• Data efficiency. SFT is particularly beneficial in data-limited scenarios where data scarcity might bottleneck a model’s training from scratch. Since a pre-trained model already covers a vast knowledge base, it requires very little additional information for fine-tuning. The pre-existing knowledge covers subtleties like sentence structuring, the semantics of human conversation, and even some parts of the domain knowledge. The additional SFT procedure requires comparatively less data to turn the model into a subject matter expert.

  • Resource and cost efficiency. Fine-tuning requires a relatively small dataset, making it computationally inexpensive. Compared to the tens or hundreds of GPUs required for a foundation model, SFT can be performed on limited hardware resources in a few hours. Fine-tuning saves organizations from hefty cloud or physical GPU costs, improving the final application’s ROI. Data efficiency also reduces costs, as less time and resources must be spent collecting and annotating datasets.

  • Versatility and flexibility. Fine-tuning allows developers to use and train a single foundation model for multiple domains. The model can power various use cases, and the responses can be structured according to each domain’s requirements. Moreover, during fine-tuning, developers can introduce new, company-specific regulations and tweak the output response as desired. For example, the model can be taught not to output certain responses or deny answering certain questions to comply with company guidelines or local regulations.

Common supervised fine-tuning techniques

A deep learning model consists of multiple layers, each responsible for understanding different aspects of the task. These layers contain the model weights, which are updated during SFT.

However, not all the layers need to be updated for fine-tuning. Different supervised learning techniques update model weights in different ways. Each technique is suitable for different use cases and resource availability. Let’s discuss some popular SFT techniques.

Full fine-tuning

Full fine-tuning is similar to training a model from scratch since it involves updating all parameters. This technique can be costly as the pre-trained model can contain billions of parameters that need updating.

Full fine-tuning yields the most accurate results as the model learns data features across all its layers. Moreover, it provides maximum flexibility as the model learns new data patterns across all its layers. It understands all language subtleties for the specific domain and can be a good option if time and resources are not constrained.

Parameter-efficient fine-tuning (PEFT)

PEFT is a resource- and time-efficient alternative to full fine-tuning. It works by keeping existing model layers frozen. Instead, it adds extra task-specific layers to be trained for downstream tasks. The frozen weights retain the model’s knowledge from its pre-training, and the additional modules learn to perform domain-specific tasks. Developers may even choose to unfreeze some of the model layers for better learning.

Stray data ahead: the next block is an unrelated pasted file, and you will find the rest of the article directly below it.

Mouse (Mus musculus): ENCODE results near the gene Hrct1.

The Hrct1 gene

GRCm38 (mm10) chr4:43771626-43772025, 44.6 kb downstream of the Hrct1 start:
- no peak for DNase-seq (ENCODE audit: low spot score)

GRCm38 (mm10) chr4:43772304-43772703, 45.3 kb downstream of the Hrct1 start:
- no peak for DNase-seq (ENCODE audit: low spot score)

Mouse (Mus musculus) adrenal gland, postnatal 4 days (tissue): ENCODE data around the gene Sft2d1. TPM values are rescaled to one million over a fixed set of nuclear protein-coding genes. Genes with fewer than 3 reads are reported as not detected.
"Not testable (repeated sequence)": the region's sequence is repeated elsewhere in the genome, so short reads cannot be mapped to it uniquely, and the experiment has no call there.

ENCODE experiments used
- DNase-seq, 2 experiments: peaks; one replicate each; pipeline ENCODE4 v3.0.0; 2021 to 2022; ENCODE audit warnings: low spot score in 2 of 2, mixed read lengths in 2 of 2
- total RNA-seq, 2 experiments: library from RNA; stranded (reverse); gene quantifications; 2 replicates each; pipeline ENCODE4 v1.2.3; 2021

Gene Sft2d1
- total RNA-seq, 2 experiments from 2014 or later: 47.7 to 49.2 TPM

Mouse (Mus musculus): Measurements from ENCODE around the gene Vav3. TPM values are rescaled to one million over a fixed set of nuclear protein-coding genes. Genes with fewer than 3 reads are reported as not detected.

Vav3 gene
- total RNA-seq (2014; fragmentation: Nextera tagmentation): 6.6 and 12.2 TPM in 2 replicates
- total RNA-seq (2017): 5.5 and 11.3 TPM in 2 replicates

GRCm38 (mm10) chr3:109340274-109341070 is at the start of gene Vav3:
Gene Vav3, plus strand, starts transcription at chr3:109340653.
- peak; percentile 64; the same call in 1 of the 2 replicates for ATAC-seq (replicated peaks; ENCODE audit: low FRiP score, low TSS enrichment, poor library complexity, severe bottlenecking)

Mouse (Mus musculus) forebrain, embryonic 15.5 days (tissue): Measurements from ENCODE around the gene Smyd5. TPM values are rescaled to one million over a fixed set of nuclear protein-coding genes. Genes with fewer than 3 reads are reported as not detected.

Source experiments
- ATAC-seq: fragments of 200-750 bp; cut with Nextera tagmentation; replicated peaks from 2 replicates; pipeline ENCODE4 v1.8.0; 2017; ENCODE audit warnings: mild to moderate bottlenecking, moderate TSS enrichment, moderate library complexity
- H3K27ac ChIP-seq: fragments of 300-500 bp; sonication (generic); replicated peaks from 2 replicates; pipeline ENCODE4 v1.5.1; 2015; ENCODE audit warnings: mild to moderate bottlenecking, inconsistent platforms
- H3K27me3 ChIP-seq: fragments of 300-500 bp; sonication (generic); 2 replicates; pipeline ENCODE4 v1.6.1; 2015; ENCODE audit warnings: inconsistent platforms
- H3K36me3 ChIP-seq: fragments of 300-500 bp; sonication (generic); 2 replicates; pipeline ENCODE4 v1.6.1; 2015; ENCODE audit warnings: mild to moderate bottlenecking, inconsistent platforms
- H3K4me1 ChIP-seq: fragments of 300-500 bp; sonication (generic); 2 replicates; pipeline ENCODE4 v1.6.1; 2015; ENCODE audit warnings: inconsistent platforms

Since PEFT only updates selected parameters, it has a significantly small computational cost compared to full fine-tuning. However, as the model largely remains untouched, PEFT provides less accurate results but can be a good option if resources are limited.

Instruction fine-tuning

Instruction fine-tuning uses a dataset similar to normal SFT, but instead of targeting the knowledge base, it aims to improve the model’s instruction-following capabilities. The dataset comprises instruction-response pairs that teach the model to construct responses following certain steps.

Instruction fine-tuning helps train models for automation processes that require instruction following to execute commands.

Fine-tuning vs. Retrieval augmented generation (RAG)

Both fine-tuning and Retrieval Augmented Generation (RAG) improve the model’s performance in task-specific use cases. However, their implementations and model interactions are vastly different.

Fine-tuning uses labeled data to train the model and update its weights directly. The SFT procedures include data collection and lengthy model training operations, depending on the hardware available. They are time- and resource-consuming, but the knowledge is infused within the model and carries no additional overhead once the training is complete.

RAG, on the other hand, relies on external knowledge to improve an LLM’s responses. It attaches an external data source containing domain-specific information to the language model. RAG implementation requires no labeled data, as no training is involved. Instead, it analyzes the user’s query at runtime and extracts the relevant information from the data store.